New Jersey Report: Thrilling Moment for New Owners Colorbearer Wins at First Asking Riders Wife Acts as Interpreter, Daily Racing Form, 1954-06-17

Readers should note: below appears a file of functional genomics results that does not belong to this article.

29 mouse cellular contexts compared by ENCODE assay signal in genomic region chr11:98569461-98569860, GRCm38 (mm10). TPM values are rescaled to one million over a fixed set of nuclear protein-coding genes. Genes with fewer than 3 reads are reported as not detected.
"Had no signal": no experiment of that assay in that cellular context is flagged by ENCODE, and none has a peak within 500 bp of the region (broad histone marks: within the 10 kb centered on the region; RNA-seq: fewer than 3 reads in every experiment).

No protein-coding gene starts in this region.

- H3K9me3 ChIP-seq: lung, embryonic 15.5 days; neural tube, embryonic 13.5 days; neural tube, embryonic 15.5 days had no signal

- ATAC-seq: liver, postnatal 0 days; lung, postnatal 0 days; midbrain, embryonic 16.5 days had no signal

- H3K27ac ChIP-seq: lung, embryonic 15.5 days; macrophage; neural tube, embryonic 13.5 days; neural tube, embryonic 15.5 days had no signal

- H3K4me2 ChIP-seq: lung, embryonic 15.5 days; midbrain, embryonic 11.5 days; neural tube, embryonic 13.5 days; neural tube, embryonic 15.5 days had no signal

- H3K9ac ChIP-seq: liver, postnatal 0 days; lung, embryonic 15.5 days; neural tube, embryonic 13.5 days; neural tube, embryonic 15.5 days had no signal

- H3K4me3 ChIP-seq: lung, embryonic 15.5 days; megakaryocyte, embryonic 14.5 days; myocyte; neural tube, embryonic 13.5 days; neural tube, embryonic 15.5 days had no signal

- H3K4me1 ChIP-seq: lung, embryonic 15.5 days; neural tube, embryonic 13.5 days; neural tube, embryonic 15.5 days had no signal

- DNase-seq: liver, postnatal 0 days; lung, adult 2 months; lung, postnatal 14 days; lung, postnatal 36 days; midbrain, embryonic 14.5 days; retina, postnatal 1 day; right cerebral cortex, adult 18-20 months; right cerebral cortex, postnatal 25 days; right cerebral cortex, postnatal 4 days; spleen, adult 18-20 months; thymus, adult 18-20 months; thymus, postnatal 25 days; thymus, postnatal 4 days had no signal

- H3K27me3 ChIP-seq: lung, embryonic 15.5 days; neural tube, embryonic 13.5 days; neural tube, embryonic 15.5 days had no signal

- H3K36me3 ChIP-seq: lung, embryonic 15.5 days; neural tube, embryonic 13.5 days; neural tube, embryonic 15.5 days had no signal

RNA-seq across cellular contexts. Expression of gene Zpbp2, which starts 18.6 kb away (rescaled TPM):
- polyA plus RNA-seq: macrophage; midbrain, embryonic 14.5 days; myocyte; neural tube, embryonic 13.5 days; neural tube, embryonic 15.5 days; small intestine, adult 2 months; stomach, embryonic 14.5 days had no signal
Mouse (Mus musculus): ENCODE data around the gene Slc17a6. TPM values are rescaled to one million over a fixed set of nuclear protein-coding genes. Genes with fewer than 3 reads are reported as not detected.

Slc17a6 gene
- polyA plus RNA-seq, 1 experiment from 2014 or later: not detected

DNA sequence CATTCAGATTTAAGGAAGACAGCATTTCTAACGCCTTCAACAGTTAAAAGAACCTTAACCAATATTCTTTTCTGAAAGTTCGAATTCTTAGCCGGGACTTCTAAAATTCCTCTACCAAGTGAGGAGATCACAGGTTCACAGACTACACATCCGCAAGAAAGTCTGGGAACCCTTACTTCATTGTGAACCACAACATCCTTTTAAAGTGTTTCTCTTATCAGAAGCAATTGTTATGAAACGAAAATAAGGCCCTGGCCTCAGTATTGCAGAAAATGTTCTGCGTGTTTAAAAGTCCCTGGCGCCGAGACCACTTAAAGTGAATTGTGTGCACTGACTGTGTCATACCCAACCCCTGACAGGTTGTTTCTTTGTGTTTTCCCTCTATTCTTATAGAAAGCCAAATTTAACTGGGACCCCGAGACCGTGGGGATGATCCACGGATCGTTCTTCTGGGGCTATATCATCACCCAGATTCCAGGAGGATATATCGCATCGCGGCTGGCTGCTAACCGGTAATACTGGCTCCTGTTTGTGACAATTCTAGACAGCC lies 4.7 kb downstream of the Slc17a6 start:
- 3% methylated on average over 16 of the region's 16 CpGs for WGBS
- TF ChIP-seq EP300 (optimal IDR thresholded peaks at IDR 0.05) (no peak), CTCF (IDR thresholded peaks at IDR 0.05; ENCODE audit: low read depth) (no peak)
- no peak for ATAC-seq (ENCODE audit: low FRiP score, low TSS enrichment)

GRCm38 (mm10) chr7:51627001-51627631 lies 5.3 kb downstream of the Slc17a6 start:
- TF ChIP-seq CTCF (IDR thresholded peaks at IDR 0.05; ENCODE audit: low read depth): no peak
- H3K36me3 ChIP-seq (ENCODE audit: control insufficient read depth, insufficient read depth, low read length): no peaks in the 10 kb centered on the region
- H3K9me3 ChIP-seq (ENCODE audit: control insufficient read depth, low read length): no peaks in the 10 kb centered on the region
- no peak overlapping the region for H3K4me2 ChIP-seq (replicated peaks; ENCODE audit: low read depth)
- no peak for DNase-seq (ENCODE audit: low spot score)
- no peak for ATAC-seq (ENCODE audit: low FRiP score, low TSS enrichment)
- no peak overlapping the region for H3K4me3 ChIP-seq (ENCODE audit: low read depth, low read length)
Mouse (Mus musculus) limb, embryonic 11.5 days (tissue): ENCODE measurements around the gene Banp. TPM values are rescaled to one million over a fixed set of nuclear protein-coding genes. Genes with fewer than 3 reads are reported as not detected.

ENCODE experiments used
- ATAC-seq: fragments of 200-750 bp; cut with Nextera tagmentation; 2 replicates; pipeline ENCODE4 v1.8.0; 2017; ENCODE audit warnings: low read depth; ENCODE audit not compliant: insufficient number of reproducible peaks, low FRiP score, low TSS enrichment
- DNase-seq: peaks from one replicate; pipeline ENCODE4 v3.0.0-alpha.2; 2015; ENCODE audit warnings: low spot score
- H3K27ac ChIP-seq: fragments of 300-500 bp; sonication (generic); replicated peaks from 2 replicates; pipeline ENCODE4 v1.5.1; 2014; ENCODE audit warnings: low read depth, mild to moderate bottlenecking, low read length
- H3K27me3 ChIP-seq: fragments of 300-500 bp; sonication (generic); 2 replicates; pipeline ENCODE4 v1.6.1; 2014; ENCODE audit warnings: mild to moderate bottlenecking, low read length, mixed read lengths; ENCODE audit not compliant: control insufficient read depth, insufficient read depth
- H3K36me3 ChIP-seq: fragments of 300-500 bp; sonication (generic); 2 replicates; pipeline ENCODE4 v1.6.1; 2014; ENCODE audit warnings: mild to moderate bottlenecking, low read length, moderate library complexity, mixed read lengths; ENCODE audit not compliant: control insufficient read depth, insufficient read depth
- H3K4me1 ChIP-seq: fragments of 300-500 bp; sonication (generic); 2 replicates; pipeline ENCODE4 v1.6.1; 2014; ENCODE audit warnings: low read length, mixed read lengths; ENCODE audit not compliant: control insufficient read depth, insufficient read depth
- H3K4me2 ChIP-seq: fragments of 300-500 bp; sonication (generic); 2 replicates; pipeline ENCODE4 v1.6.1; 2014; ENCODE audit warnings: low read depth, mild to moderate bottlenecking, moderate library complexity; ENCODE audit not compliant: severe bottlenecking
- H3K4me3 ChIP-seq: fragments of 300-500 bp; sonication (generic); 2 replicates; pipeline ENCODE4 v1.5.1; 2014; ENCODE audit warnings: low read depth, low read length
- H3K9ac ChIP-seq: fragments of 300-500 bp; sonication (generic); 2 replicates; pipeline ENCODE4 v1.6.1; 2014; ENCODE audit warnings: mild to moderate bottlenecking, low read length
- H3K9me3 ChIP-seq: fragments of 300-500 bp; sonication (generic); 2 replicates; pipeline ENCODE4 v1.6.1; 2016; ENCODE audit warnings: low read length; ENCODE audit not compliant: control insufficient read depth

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- New Jersey Report I By FRED GALIANI Thrilling Moment for New Owners Colorbearer Wins at First Asking Riders Wife Acts as Interpreter MONMOUTH PARK, Oceanport, N. J., June 16. It was victory at first asking for David Marks and his wife, Charlene, when Ghost Rider scampered home in the second race yesterday. The two-year-old son of Alabama Evening Bells was the first horse ever to carry their Chal Mar Farm colors and was purchased at the Keene-land sales for ,600. Bill Foales trains the horse for the newest recruits to the snort . . . G. H. Pete Bostwick came down from New York to saddle Pine Cone. He was a luncheon guest of Chris Wood, Jr., and was taken on a tour of the clubhouse . . . Nick Shuk will come up from, Delaware to ride Mrs. Samuel Pistorios Brazen Brat in the Regret Handicap Saturday . . . Tom Lyons, former general manager at Atlantic City, now recovered from his illness, was a visitor the other afternoon. Mrs. Charles Sabatini, wife of the owner of Chasmar Farm, presented trophys to trainer Tony Bardaro and jockey Basil James after they combined to win the race named for the farm in Spring: Lake. The Chasmar Purse was for New Jersey breds. James came back later in the day to get another trophy, this time from Victor Borge . . . Mr. and Mrs. Allison Stern, owners of the Festoon Farm in Scobey-ville, were visitors this afternoon after watching their Pink Sands, an English import, run third at Aqueduct yesterday. ... A couple of chaps who never miss a day at the races in Florida made long journeys to hold a reunion at Monmouth. Jim Kittson and Bill Young drove up from Rehobeth Beach, Del., while Leo Mc-Nicholl came from Charlotte, N. C. It was their first visit to the New Jersey plant. - Barney Tracy, Camden detective who was in the forefront in the seizure of Howard Unruh when the latter went beserk in that town, slaying a dozen people some years ago, made the races yesterday. Just recently Tracy was promoted to detective sergeant and his elevation was duly noted by a ceremony. The fanfare began to get a little drawn out and Barney interrupted commissioner E. George Aaron, "make it snappy, commissioner," he said, "I have to get out to the track for the second race." "Youre right," replied Aaron, "I want to get out there too. Youre now a sergeant." With the dispersal of the Dorman Farm Stable last week, trainer George Roberts, who had been highly successful with the horses, finds himself for the first time in many years starting off a meeting with one horse, the filly Future Use, who races in the colors of Mrs. Roberts. However, it is unlikely that he will be in that, state long as he has always been a successful trainer and is considering a couple of offers from other stables . . . Walter Anderson has taken over the engagement book of apprentice Elias Duran, who is under contract to Frank Gilpin. Duran Tiails from New Mexico and has ridden two winners in his brief career . . . Bob Levy reports that So Suave, his iwo -year- old colt, is coming along nicely. "Hes a half-brother to Imbros and I just hope hes half as good," said the young owner . . . Jockey Walter Carrion ought to give his wife Luise a fee for her translation services. Walter, who doesnt speak any English yet, meets his wife after each race he rides and tells her in Spanish how the horse ran and, she, in turn, tells the trainer. Charley Burr, recuperating from injuries received in an accident during the Garden State meeting, is taking it easy at his Arkansas City, Kansas, home. He is expected back in a couple of weeks but may not resume riding right away Jack Purcell, president of the Puett Starting Gate Company, was a recent visitor . . . John Meehan, nephew of clubhouse mixologist Hugh Meehan, celebrated his first mass at St. Catherines church in nearby Spring Lake Sunday . . . The Berlin, N. J., farm of Adolph Bissetti, a captain on the clubhouse dining room staff, was the scene of festivities Sunday at the marriage of his daughter, Rose, to Vernon Dunn . . . Restaurateurs George Ziegler, of Newark, and Frank Caughey, of East Rutherford, N. J., were among the afternoons spectators.

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